Every death of a manual worker represents a crime, since the Prohibition of Employment as Manual Scavengers and their Rehabilitation Act, 2013 makes the use of such labour to clean septic tanks an offence punishable with imprisonment of two years or with a fine of ₹2 lakh or both even in the first instance. If State governments are reluctant to prosecute offenders, they are also slow to adopt newer technologies such as Faecal Sludge Treatment Plants (FSTP), which can be combined with omniprocessors for safe treatment of waste. For the task of cleaning the tanks, indigenous innovation in robotics looks promising. A prototype is planned to be tested by the Indian Institute of Technology Madras and such devices can potentially transform sanitation in India and other developing countries. But the pace of adoption will depend on the priority that governments accord to the long-neglected problem. Last year, Tamil Nadu, and some other States, notably Andhra Pradesh and Odisha, announced plans to scale up FSTP infrastructure. This is a task that deserves the highest importance, and needs to be completed on deadline. What happened in Sriperumbudur highlights the heavy price that communities pay for the lack of scientific sanitation. If governments remain apathetic, citizens would expect the courts to step in to uphold the law against manual scavenging and make individual departments accountable. The science on sanitation has advanced, and policy must urgently catch up.


1) brink

Meaning : the extreme edge of land before a steep slope or a body or water.

Tamil Meaning : விளிம்பில்

Synonyms : fringe

Antonyms : middle

Example : “the brink of the cliffs”

2) imperilling

Meaning : put at risk of being harmed, injured, or destroyed(v).

Synonyms : compromise

Antonyms : assist

Example : “they advised against tax increases for fear of imperilling the recovery”

3) prodded

Meaning : poke with a finger, foot, or pointed object(v).

Synonyms : nudge

Antonyms : dissuade

Example : “he prodded her in the ribs”

4) rescue

Meaning : save (someone) from a dangerous or difficult situation(v).

Synonyms : recovery

Antonyms : failure

Example : “firemen rescued a man trapped in the river”

5) Scavengers

Meaning : an animal that feeds on carrion, dead plant material, or refuse.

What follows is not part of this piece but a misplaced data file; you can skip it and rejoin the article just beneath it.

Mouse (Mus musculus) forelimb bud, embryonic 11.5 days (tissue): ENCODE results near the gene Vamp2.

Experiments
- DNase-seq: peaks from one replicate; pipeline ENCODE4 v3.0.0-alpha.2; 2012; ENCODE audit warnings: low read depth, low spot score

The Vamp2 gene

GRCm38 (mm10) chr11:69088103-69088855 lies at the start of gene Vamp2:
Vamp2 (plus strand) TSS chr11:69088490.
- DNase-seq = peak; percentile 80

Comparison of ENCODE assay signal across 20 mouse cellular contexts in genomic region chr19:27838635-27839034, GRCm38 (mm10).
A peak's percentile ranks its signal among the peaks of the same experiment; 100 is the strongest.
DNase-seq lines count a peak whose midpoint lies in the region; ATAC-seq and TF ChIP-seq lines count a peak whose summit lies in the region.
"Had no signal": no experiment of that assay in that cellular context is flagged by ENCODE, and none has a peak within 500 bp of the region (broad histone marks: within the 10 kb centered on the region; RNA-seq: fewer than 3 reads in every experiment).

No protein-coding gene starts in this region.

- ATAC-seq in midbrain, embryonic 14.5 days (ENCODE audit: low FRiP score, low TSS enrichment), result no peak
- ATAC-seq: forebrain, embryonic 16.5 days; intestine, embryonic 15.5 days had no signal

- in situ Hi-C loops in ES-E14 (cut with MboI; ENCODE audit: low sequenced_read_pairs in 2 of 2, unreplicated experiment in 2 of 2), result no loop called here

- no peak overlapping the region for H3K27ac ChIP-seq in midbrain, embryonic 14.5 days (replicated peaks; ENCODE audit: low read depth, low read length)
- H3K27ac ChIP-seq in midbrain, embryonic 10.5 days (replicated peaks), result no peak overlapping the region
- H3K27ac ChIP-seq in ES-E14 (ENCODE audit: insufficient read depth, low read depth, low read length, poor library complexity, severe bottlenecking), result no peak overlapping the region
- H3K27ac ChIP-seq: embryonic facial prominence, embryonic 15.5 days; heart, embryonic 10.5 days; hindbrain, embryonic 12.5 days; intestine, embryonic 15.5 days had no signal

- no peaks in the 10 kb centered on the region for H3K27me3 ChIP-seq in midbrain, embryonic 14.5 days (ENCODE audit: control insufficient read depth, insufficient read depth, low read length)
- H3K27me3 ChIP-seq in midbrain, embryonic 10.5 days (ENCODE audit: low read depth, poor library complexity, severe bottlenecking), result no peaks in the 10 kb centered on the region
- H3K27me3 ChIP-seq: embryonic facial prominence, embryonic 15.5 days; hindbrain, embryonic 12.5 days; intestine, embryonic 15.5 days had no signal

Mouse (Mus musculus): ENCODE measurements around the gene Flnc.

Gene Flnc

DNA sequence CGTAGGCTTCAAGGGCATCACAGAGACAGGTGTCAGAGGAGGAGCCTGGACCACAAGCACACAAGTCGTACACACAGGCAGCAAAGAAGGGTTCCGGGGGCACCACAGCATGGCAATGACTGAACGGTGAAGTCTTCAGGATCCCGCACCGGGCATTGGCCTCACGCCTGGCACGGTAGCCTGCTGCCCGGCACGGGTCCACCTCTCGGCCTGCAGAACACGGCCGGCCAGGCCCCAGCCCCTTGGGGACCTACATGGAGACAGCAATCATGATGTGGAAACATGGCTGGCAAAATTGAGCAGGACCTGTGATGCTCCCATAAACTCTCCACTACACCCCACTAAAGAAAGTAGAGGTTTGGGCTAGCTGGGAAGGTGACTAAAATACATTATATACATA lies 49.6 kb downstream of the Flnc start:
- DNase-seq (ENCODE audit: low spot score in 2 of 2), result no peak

Tamil Meaning : துப்புறவு

Synonyms : scrounge

Example : “carcasses are usually quickly disposed of by scavengers”

6) repossessed

Meaning : retake possession of (something) when a buyer defaults on payments.

Synonyms : retake

Example : “565 homes were repossessed for non-payment of mortgages”

7) enacted

Meaning : make (a bill or other proposal) law.

Tamil Meaning : இயற்றப்பட்டது

Synonyms : execute

Antonyms : hinder

Example : “legislation was enacted to attract international companies”

8) truant

Meaning : another way of saying play truant below.

Tamil Meaning : சோம்பேறி

Synonyms : hooky

Example : “if my daughter had been truanting from school I would have been informed”

9) tentacles

Meaning : something resembling a tentacle in shape or flexibility.

Tamil Meaning : விழுது

Synonyms : limb

Example : “trailing tentacles of vapour”

10) fugitive

Meaning : a person who has escaped from captivity or is in hiding(n).

Tamil Meaning : தப்பியோடிய

Synonyms : elusive

Antonyms : lasting

Example : “fugitives from justice”

11) despite

Meaning : contemptuous treatment or behaviour; outrage.

Synonyms : against

Example : “the despite done by him to the holy relics”

12) recalcitrant

Meaning : having an obstinately uncooperative attitude towards authority or discipline.

Synonyms : obstinate

Antonyms : compliant

Example : “a class of recalcitrant fifteen-year-olds”

13) perished

Meaning : (of rubber, food, etc.) lose its normal qualities; rot or decay.

Synonyms : crumble

Antonyms : appear

Example : “an abandoned tyre whose rubber had perished”

14) cumulative

Meaning : increasing or increased in quantity, degree, or force by successive additions.

Tamil Meaning : ஒட்டுமொத்த

Synonyms : aggregate

Antonyms : decreasing

Example : “the cumulative effect of two years of drought”

15) litigated

Meaning : resort to legal action to settle a matter; be involved in a lawsuit.

Synonyms : prosecute

Antonyms : agree

Example : “the plaintiff is prepared to litigate”

16) prosecute

Meaning : institute or conduct legal proceedings against (a person or organization).

Tamil Meaning : சட்டரீதியாக

Synonyms : reclaimed

Antonyms : arraign

Example : “they were prosecuted for obstructing the highway”

17) reluctant

Meaning : unwilling and hesitant; disinclined.

Tamil Meaning : தயக்கம்

Synonyms : averse

Antonyms : careless

Example : “today, many ordinary people are still reluctant to talk about politics”

18) innovation

Meaning : the action or process of innovating.

Tamil Meaning : கண்டுபிடிப்பு

Synonyms : contraption

Antonyms : stagnation

Example : “innovation is crucial to the continuing success of any organization”

19) indigenous

Meaning : originating or occurring naturally in a particular place; native.

Tamil Meaning : உள்நாட்டு

Synonyms : endemic

Antonyms : alien

Example : “the indigenous peoples of Siberia”

20) sanitation

Meaning : conditions relating to public health, especially the provision of clean drinking water and adequate sewage disposal.

Tamil Meaning : துப்புரவு

Synonyms : hygiene

Antonyms : dirtiness

Example : “they could afford to erect new dwellings with a reasonable standard of construction and sanitation”